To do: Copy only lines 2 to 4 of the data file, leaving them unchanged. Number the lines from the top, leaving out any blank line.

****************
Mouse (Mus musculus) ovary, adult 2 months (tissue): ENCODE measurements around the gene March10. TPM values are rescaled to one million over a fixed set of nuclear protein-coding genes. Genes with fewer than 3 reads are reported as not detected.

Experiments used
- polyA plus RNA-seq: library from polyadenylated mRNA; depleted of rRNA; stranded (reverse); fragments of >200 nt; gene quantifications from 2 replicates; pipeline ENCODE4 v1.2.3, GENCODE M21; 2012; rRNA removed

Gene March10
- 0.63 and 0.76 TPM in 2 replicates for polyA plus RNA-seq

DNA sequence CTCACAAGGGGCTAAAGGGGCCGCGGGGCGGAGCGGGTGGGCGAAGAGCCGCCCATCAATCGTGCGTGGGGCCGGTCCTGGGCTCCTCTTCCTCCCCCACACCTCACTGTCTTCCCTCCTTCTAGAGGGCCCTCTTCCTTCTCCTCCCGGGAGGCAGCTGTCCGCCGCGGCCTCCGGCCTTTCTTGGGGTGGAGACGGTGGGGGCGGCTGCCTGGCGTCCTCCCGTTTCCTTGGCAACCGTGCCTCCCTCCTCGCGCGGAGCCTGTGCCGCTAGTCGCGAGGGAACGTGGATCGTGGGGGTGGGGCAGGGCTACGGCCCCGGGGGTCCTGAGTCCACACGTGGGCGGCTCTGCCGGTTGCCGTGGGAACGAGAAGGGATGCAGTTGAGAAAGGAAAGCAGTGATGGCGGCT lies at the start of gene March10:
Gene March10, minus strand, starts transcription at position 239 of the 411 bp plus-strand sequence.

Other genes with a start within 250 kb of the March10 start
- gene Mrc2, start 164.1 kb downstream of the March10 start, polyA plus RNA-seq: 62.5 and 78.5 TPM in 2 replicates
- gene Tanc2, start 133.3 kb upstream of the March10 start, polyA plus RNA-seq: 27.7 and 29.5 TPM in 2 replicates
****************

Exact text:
Experiments used
- polyA plus RNA-seq: library from polyadenylated mRNA; depleted of rRNA; stranded (reverse); fragments of >200 nt; gene quantifications from 2 replicates; pipeline ENCODE4 v1.2.3, GENCODE M21; 2012; rRNA removed

Gene March10